What is Adderall?
Adderall is a form of medication used for attention-deficit hyperactivity disorder and narcolepsy. Adderall is a brand-name and legal prescription drug; it is a psychostimulant medication composed of racemic amphetamine aspartate monohydrate, racemic amphetamine sulfate, dextroamphetamine saccaride and dextroamphetamine sulfate, which are all classified as amphetamine salts.
Adderall stimulates the user’s brain and increases the individual’s attention span as well as concentration by increasing the amount of dopamine and norepinephine in the brain. Furthermore, Adderall acts as a potent dopamine reuptake inhibitor and norepinephine reuptake inhibitor.
Adderall is available in two distinct formulations: Instant Release Adderall and Extended Release Adderall. The immediate formulation is intended to be used by individuals who are diagnosed with or suffer from Attention Deficit Hyperactivity Disorder—a common condition experienced by individuals which disables them from focusing on a subject—and narcolepsy. In contrast, the extended release Adderall formulation is approved for use only with Attention Deficit Hyperactivity Disorder.
Similar to other powerful stimulant drugs, such as meth and cocaine, Adderall will directly affect the mesolimbic reward pathway in an individual’s brain. As a result of this function, Adderall has a relatively high potential for addiction and abuse, particularly if the drug is abused or taken by individuals who are not classified with the aforementioned conditions.
What is Attention Deficit Hyperactivity Disorder?
Adderall is primarily used to significantly reduce symptoms associated with attention deficit hyperactivity disorder. This condition disables an individual from concentrating and focusing on a particular subject, impedes a student from studying or an adult from completing daily tasks.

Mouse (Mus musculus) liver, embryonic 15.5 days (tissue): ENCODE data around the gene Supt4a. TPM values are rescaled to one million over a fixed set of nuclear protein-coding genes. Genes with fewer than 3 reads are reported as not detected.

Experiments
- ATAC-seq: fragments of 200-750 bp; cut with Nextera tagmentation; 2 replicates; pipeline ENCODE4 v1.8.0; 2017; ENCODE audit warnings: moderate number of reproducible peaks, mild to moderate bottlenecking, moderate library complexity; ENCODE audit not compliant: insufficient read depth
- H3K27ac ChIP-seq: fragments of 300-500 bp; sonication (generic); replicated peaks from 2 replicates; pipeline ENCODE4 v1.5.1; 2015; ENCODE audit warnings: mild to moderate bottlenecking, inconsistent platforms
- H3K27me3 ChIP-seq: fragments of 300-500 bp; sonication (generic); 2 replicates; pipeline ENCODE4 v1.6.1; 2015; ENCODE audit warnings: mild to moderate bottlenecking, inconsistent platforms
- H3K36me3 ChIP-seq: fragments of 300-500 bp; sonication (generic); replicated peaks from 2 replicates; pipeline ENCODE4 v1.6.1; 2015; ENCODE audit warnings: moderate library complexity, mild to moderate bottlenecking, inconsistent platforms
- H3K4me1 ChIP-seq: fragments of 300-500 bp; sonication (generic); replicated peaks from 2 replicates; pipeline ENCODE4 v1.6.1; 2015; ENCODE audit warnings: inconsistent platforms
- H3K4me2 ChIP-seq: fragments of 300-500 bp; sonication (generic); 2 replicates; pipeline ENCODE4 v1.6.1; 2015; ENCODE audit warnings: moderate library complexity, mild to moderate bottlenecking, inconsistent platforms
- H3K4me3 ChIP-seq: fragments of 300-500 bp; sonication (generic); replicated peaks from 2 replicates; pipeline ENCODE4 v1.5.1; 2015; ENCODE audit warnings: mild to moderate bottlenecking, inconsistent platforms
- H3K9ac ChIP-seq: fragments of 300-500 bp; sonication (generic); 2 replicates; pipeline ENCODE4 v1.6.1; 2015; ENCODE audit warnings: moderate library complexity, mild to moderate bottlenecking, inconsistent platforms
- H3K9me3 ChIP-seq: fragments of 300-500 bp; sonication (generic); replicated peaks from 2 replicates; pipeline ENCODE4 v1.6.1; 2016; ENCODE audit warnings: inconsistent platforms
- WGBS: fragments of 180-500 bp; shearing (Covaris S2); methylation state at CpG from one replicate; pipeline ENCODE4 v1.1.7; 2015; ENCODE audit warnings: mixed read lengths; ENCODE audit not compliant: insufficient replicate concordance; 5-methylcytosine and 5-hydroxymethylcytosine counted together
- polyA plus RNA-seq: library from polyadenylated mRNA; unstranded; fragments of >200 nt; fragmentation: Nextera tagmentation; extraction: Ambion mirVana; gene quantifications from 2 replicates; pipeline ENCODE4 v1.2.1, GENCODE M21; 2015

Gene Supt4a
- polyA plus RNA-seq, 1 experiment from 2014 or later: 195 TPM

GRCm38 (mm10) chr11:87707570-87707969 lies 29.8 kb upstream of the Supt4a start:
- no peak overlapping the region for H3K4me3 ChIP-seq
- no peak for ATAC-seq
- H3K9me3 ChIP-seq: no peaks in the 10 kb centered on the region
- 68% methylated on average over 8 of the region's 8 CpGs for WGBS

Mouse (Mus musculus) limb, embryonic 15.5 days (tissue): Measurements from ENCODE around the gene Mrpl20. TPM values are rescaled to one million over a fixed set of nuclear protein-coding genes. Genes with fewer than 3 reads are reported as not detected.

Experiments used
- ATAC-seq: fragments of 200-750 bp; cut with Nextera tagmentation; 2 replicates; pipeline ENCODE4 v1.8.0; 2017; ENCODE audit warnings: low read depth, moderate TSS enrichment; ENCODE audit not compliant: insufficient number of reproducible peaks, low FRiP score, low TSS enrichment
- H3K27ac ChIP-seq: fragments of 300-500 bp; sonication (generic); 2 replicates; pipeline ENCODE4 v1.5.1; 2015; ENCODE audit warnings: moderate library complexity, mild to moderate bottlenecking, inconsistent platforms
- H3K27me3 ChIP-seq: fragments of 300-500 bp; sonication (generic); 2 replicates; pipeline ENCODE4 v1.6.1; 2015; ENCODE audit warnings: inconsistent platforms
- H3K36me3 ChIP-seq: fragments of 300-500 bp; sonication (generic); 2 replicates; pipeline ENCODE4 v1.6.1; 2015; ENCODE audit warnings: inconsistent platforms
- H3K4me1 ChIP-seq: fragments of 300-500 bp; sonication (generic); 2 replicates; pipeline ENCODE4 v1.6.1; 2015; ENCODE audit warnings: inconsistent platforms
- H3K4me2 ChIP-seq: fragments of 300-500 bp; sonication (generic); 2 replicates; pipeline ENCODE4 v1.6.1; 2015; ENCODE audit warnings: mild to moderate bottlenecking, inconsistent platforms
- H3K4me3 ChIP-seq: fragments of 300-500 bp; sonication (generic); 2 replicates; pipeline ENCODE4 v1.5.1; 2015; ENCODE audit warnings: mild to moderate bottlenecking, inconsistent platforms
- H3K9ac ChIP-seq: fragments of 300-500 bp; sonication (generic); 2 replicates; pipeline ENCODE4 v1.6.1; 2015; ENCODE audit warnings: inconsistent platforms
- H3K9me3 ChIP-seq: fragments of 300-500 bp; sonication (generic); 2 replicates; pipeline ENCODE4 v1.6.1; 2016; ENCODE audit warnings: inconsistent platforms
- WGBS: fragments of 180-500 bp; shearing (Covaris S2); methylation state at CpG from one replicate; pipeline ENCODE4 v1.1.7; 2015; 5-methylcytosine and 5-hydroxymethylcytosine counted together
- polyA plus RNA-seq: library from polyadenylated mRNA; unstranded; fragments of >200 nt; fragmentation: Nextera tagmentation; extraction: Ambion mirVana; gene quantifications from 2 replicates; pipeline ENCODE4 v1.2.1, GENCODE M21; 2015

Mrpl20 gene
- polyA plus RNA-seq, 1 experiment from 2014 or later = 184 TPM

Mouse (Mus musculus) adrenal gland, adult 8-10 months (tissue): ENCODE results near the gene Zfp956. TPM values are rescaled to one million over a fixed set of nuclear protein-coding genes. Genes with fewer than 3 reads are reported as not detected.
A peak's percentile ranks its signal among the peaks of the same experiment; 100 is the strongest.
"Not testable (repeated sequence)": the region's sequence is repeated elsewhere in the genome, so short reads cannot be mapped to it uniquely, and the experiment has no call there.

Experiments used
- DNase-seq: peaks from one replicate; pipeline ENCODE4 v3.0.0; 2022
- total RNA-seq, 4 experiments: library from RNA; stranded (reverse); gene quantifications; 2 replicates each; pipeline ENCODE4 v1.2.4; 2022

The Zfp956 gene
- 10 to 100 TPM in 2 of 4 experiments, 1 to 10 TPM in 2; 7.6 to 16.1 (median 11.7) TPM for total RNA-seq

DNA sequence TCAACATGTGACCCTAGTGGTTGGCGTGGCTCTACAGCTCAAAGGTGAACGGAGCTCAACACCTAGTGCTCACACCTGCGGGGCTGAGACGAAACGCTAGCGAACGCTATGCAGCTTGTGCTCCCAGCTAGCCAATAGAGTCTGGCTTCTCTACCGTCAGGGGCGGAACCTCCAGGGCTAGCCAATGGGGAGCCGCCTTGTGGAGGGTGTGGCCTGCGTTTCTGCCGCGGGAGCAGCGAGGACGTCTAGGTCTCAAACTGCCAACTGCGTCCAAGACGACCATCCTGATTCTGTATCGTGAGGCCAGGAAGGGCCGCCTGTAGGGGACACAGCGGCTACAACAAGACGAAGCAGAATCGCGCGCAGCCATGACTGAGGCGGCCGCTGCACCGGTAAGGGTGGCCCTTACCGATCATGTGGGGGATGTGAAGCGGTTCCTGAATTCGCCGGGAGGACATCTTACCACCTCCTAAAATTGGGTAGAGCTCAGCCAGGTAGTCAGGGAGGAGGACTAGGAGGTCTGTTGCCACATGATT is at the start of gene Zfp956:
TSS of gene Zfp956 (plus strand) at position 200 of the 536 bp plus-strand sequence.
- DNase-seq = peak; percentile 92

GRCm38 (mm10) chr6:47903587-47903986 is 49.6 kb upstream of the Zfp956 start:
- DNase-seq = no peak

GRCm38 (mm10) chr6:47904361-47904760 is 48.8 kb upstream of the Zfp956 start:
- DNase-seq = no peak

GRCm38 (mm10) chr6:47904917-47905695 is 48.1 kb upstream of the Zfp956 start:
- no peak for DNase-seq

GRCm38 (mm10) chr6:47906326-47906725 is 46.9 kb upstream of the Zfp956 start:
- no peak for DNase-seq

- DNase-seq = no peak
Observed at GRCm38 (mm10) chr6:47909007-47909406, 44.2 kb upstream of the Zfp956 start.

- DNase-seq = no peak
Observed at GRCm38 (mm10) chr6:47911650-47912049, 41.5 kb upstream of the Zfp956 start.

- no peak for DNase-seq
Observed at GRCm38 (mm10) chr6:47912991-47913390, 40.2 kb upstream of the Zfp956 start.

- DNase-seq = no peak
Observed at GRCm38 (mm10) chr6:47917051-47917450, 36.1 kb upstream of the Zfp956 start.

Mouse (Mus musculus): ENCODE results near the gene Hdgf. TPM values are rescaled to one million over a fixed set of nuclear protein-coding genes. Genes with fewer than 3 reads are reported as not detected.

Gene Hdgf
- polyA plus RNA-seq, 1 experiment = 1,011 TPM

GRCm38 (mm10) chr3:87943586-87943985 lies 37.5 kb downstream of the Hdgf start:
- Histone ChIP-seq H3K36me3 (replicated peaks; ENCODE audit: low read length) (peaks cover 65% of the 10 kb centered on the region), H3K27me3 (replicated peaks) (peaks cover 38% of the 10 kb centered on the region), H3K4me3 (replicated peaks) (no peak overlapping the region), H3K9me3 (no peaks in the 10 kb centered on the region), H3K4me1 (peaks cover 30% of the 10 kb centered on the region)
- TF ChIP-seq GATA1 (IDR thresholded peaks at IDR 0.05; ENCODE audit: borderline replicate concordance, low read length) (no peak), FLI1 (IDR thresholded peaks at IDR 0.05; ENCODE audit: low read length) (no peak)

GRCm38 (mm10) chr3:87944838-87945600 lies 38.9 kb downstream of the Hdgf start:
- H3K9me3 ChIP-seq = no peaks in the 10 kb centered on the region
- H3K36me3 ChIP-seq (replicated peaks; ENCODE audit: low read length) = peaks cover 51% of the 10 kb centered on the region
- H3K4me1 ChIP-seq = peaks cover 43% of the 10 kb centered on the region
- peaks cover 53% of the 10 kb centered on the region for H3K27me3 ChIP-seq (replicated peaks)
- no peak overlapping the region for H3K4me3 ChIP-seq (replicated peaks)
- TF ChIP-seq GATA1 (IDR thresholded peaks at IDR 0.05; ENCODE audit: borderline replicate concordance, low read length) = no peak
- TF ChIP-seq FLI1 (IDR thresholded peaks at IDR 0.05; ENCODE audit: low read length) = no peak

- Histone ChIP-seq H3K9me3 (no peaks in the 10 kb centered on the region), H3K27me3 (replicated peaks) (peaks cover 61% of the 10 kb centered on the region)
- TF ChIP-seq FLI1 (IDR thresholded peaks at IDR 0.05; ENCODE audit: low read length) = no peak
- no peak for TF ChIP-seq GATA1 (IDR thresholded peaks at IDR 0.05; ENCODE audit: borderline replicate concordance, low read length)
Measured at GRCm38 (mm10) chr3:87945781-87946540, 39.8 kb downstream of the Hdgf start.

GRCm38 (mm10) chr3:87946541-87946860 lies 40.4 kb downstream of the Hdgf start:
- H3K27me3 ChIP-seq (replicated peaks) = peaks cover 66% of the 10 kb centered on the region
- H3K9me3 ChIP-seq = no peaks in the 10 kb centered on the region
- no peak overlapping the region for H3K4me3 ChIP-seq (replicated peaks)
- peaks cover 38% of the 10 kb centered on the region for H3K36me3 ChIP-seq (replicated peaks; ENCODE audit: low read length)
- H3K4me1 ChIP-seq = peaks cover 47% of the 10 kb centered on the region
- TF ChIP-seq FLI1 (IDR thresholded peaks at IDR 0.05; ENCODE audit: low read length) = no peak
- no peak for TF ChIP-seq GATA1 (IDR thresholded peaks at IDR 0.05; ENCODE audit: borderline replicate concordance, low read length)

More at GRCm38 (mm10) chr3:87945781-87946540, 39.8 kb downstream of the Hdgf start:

Depending on the Adderall dosage, the beneficial effects of such stimulant medications can last several hours, which ultimately will allow the subject to experience improved performance throughout the course of a day. For those individuals who take and experience adverse side effects with Ritalin, Adderall is often recommended as an effective substitute.
How does Adderall Work?
When ingested, the extended formulation of Adderall uses the Microtol extended-release delivery system, which incorporates two types of beads into the subject’s system. The first hoard of beads dissolves immediately, releasing half of the medication, while the second set dissolves at a slower rate, releasing the medication four hours later.
The pill achieves maximum plasma concentration in roughly seven hours, compared to the instant-release Adderall, which reaches maximum plasma concentration within three hours. Because Adderall may increase blood pressure, the stimulant carries the same risk of sudden stroke, heart attack and death as other stimulants primarily used to treat ADHD. In addition to this adverse side effect, the consumption of Adderall will greatly diminish the subject’s appetite.